To summarize, doing business via a company provides concrete benefits over submitting taxes as an individual filer, and many digital nomads start their tax planning with setting up a company.
6. Corporate Income Tax
Companies are taxed differently than individuals. This can be leveraged to great advantage by anyone running a business or building wealth.
The more interesting aspects of corporate taxation include the following.
Different Tax Rates
Corporate income is taxed at different rates than individual income. In fact, there are many jurisdictions that choose not to tax corporate income at all.
Some countries, like the US, have so-called “pass-through entities.” Such entities are not taxed at all. Instead, the income of the entity is treated as the income of the owners. Hence, the owners pay taxes only once, while also enjoying all the benefits of doing business via a company.
Local Income Taxation
Some countries, like Gibraltar, tax only the company’s local income, leaving its foreign-source income untouched.
Taxation of Dividends
To incentivize reinvestment, certain countries with modern tax codes choose to tax only distributed profits, as opposed to earned income. If a shareholder decides not to distribute any dividends and instead reinvests their income into the business or into other assets, no corporate income tax is levied.
If a company nets a loss in one year, it can deduct that loss from its taxable income the following year. Save for some exceptions, if you as an individual have a bad year and, for example, lose money trading stocks, there is no way to offset taxes on your future profits against that loss.
7. Deductible Expenses
Unlike individuals, companies can deduct business-related expenses to reduce their taxable income, and thus pay less in taxes.
It is a universal tax rule in every jurisdiction that companies pay taxes only on their net income — i.e., on revenue minus business-related expenses (stated in simple terms).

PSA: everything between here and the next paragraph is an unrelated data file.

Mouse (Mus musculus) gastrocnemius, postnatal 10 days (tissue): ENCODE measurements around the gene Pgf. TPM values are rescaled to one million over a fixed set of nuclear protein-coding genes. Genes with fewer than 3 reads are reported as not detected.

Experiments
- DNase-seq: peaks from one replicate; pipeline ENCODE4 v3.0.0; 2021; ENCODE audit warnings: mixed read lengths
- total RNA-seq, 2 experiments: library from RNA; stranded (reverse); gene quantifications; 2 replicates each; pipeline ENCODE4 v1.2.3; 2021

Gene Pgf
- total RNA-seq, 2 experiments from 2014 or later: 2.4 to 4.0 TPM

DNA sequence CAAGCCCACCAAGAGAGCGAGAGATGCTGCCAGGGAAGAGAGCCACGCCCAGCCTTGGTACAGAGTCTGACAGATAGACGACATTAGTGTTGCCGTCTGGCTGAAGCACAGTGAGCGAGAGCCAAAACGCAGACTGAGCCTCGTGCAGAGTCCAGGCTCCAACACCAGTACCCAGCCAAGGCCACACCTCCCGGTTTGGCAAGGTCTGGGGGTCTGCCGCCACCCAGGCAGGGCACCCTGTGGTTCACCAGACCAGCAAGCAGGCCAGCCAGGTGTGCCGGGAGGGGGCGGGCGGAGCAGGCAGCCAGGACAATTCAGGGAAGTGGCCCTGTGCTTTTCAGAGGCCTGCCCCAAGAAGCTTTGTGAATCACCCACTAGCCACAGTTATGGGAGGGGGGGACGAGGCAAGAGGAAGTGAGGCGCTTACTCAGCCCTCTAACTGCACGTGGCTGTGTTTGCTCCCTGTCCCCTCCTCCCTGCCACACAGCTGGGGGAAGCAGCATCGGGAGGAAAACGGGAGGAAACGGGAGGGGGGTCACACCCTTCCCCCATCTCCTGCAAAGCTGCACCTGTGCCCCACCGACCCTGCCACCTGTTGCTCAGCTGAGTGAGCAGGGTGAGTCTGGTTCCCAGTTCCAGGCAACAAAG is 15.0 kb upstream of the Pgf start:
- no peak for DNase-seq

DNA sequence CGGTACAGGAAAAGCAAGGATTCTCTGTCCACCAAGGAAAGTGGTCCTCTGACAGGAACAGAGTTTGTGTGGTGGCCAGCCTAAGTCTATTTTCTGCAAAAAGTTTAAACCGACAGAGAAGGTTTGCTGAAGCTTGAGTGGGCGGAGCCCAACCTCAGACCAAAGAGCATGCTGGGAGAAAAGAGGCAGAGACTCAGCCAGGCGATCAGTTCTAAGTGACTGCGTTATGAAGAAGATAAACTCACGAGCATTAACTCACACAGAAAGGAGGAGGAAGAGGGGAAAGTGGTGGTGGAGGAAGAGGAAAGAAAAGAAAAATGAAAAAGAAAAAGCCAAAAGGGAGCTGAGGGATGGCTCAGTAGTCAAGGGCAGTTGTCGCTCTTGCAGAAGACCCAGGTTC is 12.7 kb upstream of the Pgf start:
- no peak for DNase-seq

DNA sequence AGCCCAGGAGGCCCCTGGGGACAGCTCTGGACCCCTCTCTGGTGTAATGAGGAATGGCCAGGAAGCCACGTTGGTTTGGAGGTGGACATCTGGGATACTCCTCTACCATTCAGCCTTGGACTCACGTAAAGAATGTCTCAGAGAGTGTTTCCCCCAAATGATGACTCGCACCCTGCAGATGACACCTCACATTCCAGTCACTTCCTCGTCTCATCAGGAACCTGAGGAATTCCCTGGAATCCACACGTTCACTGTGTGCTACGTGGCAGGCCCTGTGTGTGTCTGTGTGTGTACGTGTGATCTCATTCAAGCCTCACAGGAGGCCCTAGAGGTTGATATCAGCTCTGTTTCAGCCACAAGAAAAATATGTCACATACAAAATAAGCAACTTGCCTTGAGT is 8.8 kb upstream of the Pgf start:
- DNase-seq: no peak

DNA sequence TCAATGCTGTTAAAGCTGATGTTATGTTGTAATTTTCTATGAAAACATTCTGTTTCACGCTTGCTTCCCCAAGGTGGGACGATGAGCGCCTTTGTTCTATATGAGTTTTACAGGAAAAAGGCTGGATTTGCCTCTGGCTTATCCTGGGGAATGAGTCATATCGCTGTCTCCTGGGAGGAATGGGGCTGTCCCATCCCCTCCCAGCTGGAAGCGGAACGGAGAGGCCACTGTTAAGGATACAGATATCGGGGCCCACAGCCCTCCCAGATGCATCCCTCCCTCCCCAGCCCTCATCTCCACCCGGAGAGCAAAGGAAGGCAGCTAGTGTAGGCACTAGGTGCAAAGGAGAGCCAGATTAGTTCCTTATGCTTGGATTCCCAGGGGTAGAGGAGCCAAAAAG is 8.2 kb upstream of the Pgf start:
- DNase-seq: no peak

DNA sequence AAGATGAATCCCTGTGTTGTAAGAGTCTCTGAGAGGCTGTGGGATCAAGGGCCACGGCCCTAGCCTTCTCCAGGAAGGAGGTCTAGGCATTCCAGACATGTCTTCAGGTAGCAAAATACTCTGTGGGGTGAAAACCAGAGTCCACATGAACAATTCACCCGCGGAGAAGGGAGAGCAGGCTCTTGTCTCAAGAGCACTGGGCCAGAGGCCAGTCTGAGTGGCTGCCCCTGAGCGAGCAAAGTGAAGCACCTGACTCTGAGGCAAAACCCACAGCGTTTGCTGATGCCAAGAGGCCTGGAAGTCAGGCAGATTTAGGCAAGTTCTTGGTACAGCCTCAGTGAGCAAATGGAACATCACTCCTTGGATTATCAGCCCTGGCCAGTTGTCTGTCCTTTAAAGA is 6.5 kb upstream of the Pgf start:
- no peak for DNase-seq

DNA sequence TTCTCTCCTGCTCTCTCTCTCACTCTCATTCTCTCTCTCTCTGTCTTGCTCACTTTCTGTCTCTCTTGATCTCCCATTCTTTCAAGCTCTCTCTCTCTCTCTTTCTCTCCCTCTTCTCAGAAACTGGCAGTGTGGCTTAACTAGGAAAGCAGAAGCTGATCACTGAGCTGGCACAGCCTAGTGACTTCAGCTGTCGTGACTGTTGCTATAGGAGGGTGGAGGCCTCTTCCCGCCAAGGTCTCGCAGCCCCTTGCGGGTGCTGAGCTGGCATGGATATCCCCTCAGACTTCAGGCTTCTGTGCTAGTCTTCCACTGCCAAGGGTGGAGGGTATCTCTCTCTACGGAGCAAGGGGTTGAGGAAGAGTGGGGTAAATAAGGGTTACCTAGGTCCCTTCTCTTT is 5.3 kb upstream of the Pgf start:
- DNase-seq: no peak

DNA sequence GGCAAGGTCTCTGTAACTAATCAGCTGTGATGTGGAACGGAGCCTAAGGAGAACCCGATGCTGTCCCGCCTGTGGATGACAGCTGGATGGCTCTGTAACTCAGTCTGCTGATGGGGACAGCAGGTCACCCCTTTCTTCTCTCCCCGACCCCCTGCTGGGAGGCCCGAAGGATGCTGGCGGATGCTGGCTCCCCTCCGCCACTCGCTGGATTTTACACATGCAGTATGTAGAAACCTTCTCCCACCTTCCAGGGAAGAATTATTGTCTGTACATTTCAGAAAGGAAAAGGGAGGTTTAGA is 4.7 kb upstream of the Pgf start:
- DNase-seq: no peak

Here are a few examples of business-related expenses that every freelancer or blogger would be well-advised to write off as deductions:
- Coworking-space fees
The governing principle is that expenses must be related to your business for you to deduct them. Buying a fancy cocktail dress may not seem very business-related, but if it’s an essential element in the next viral video to promote your business, it may very well qualify as a business-related expense.
In short, many common expenses can be deducted from revenue to decrease taxable income if you run your business via a company.
Whether something qualifies as a business-related expense can usually be determined using common sense, but it’s always best to consult a qualified accountant for confirmation.
8. Controlled Foreign Companies (CFC)
Companies are an essential instrument in the toolbox of digital nomads, particularly when they’re registered in a favorable jurisdiction.
But governments are, shall we say, rarely overjoyed when their tax residents open offshore companies to reduce their tax burden.
Meet CFC rules.
The concept of CFCs was first introduced in the United States back in 1962. Since then, most developed countries have followed suit and, as of the writing of this article, at least 50 countries have these rules in place. You can check whether CFC rules apply in your home jurisdiction on the OECD website by pressing “Create Table.”
CFC rules tend to be complicated and vary from country to country, but they essentially boil down to this: if you have a foreign company, you need to report that company to the government of your home jurisdiction and pay taxes on any corporate income as if it was your personal income, unless an exemption applies.
Pretty harsh, right? You may wonder why anyone would want to have a foreign company if its income is taxed anyway. Well, there’s a good reason why we wrote “unless an exemption applies” — there are several cases in which this general rule can be avoided. The most common scenarios include:
- Active Company. If the company is actively engaged in business or has “substance” (i.e., is not a shell company) in the foreign jurisdiction, it can avoid CFC rules. Check the qualifying criteria for “active business” and “substance” in your country’s tax code.
- Low Income. If your foreign company is turning a minimal profit, you may be exempted from reporting that income and paying taxes on it.
- Small Shareholding. If you have only a small shareholding in the company, you may fall short of the minimal control threshold to trigger reporting obligations.